As in many other areas of human activity, a large body of conventional wisdom has accumulated surrounding work and managing workers. Much of it is accurate and helpful in improving performance and productivity.
But not all of it hits the mark. Some fallacies and misconceptions creep in, which can create more problems than solve them. Here are a few.
1. Engagement causes greater productivity
Conventional wisdom has it that workers need to be engaged in order to be productive. But some research suggests counterintuitively that the reverse is actually true, that workers who are more productive are more engaged.
This is true, according to the research, because productive workers are the ones who are more likely to be promoted, to get more money, to receive more reward and recognition. The satisfaction they get from their achievements also leads to greater motivation and engagement.
This all leads to a circular movement of reinforcement– greater productivity leading to greater engagement and satisfaction, which in turn propels the person to more productivity.
2. Money is the primary incentive for work
For many people, this may be true. But for others, there may be other factors that are more important, such as work that is meaningful or fulfilling or that allows greater creativity, or work that makes a significant contribution to society.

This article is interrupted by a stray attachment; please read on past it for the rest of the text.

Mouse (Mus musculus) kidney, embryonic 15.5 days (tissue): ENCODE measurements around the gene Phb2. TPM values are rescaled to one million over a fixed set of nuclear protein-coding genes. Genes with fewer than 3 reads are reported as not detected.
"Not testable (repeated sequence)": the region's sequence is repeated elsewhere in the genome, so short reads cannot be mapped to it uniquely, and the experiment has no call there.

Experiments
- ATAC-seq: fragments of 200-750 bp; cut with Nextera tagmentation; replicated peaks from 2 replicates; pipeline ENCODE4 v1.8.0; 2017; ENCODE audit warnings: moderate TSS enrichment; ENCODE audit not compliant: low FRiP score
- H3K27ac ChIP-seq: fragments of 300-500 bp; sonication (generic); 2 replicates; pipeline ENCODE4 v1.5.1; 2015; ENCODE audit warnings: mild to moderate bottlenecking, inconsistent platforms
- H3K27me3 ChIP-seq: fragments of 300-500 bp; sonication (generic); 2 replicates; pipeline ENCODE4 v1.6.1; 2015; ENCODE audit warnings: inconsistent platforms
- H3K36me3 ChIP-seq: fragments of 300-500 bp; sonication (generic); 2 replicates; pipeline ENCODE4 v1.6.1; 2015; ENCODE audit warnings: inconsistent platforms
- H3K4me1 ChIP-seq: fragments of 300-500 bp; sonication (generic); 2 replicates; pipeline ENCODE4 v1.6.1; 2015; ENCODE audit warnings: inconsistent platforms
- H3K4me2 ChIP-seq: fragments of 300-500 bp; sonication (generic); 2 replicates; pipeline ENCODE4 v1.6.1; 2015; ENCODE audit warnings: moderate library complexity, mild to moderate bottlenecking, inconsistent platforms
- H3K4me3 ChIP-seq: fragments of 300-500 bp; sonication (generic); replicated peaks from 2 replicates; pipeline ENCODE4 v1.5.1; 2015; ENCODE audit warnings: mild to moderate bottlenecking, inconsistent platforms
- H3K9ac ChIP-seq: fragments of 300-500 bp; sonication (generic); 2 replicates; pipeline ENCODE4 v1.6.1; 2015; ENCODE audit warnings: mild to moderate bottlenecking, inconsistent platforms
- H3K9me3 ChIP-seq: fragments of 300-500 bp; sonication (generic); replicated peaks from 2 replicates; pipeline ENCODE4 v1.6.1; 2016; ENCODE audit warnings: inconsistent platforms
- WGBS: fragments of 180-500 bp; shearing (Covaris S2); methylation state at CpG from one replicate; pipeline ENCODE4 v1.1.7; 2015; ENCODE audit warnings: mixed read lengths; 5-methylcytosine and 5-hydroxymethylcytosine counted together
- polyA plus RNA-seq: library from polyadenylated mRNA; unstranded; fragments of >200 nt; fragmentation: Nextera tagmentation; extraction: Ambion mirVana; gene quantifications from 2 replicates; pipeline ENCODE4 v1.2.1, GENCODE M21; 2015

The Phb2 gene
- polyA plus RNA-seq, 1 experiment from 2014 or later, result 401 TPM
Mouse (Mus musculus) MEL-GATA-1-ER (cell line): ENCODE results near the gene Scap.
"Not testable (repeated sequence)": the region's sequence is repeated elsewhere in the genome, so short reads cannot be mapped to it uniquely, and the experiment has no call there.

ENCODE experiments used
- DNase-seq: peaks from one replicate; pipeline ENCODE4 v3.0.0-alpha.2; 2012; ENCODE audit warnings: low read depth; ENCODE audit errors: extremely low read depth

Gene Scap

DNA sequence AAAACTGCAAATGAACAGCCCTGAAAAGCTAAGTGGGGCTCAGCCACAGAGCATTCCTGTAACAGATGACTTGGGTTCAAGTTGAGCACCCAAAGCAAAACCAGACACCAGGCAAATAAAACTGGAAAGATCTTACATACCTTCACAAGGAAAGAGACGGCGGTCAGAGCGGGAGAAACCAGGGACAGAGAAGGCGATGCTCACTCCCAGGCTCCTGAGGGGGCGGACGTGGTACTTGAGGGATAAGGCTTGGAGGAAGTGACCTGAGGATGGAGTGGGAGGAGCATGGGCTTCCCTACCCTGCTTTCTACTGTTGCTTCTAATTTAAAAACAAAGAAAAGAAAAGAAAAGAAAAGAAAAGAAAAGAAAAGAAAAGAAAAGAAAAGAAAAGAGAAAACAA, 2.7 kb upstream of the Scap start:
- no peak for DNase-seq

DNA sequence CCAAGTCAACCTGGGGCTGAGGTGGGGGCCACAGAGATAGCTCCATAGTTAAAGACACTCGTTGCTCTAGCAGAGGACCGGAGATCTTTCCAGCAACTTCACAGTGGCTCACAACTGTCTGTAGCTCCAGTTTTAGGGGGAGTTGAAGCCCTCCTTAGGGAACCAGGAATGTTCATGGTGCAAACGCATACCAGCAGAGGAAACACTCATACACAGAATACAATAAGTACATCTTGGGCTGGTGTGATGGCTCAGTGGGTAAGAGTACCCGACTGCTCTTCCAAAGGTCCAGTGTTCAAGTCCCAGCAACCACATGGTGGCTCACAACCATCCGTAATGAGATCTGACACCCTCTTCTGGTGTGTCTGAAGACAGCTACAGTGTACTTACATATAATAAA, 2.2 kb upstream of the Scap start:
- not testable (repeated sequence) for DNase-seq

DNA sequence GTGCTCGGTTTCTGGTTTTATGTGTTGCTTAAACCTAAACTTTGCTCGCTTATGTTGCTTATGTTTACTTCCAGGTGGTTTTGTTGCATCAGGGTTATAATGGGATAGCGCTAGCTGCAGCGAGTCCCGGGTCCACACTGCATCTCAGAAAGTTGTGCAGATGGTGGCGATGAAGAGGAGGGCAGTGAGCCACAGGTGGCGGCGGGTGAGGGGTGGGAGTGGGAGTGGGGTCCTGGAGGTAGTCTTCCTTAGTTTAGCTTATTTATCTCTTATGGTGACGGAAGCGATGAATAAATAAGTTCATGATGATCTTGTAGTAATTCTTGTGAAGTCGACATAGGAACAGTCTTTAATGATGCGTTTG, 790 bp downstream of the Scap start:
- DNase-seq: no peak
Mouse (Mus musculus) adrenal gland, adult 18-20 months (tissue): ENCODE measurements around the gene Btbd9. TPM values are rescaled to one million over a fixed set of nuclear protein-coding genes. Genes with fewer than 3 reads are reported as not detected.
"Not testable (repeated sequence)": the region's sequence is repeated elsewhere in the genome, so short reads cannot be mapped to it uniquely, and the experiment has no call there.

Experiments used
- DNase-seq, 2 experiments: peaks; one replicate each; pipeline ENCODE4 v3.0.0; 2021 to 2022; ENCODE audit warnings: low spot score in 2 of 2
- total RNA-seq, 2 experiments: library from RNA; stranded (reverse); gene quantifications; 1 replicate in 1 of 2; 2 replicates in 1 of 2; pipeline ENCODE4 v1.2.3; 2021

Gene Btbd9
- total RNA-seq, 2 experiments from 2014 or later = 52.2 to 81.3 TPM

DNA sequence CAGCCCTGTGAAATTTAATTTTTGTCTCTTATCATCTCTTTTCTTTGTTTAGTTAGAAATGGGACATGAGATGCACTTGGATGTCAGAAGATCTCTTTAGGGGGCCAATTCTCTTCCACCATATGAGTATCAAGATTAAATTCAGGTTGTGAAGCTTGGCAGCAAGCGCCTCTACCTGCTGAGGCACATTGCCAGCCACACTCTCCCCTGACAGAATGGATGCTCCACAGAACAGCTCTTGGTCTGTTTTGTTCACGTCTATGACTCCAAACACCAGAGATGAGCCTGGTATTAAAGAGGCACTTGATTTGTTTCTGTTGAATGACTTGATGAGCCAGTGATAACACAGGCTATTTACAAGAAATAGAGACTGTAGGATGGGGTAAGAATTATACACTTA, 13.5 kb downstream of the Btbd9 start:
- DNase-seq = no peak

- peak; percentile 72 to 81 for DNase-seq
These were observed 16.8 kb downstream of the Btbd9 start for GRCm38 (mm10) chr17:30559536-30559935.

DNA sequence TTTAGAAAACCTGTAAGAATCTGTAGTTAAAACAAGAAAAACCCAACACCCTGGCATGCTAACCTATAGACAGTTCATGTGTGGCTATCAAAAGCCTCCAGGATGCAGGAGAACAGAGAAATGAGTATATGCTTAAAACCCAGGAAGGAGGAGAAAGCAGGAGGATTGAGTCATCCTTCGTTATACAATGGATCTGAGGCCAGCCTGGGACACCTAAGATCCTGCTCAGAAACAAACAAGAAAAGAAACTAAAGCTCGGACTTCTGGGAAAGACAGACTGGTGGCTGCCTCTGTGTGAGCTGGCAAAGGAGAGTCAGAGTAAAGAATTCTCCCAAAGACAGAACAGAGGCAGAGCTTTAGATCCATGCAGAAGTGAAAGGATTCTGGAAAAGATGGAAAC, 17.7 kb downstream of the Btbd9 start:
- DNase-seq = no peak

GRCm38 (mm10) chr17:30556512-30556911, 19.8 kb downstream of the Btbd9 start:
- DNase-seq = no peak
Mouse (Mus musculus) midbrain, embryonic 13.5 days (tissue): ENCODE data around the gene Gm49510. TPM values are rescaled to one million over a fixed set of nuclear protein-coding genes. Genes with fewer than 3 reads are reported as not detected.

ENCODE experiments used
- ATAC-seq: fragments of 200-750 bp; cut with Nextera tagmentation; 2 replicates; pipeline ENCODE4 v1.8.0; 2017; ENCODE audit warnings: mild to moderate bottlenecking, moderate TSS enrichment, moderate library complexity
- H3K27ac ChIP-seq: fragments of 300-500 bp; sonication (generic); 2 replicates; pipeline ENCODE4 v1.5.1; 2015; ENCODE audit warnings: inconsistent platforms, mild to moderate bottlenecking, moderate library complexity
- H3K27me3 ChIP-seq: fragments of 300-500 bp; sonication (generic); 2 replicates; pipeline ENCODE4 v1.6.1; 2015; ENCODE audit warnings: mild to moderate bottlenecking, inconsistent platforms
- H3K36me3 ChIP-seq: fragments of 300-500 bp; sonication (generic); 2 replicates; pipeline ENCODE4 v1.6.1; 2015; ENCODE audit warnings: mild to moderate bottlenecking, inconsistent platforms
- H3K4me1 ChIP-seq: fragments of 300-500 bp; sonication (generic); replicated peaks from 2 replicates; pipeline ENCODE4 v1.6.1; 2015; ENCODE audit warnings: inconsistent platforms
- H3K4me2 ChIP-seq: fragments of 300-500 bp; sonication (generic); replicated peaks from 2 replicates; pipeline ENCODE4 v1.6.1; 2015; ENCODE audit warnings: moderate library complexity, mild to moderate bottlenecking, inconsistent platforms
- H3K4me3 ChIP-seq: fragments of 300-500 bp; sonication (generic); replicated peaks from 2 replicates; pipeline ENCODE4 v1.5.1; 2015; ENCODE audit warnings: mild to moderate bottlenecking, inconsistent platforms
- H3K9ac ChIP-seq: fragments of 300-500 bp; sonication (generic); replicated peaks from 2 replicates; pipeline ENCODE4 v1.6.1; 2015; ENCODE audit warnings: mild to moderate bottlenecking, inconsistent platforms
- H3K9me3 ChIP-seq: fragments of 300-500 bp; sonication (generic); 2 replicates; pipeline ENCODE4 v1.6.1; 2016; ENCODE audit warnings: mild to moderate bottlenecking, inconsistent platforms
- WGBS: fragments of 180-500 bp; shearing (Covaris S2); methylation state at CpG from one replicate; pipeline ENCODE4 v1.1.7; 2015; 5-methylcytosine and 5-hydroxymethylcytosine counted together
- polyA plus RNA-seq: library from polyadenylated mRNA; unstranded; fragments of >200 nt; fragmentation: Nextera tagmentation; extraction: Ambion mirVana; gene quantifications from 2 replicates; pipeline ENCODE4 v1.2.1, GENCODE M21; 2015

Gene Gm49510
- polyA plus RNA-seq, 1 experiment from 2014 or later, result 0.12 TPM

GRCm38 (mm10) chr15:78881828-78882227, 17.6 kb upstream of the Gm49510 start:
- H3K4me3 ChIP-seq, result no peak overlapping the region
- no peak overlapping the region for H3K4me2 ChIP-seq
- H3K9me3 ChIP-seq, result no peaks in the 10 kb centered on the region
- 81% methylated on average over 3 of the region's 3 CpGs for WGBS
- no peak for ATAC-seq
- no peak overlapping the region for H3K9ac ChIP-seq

This is important from a management standpoint. It’s helpful for managers to know, for each worker, what is their primary motivation.
3. Punitive measures help productivity.
Many managers believe that to motivate their workers they need a get-tough attitude and need to mete out punishment for those who are not performing as they should.
But this is not the best way to go about it. The purpose of punishing someone is to stop unwanted behavior. It doesn’t do anything to enhance or increase the kind of be positive behavior you’re looking for
On top of that, it’s not a very good management strategy because the manager is always looking for instances where employees are not performing as they should and then giving them some kind of consequences for their behavior. It does nothing to help motivate employees. In fact, the opposite.
4. Stress is not good
This is true if the stress is high and continues for a longer period of time. But occasional small amounts of stress can actually be helpful as a motivational tool. It is when the stress becomes too great that performance and even health can suffer.
5. Workers should always strive to avoid conflict
as with stress, occasional disagreements about how things are done or what should be done can be a good thing because it creates an environment where different ideas and outlooks can be exchanged, which in turn can lead to greater creativity and innovation.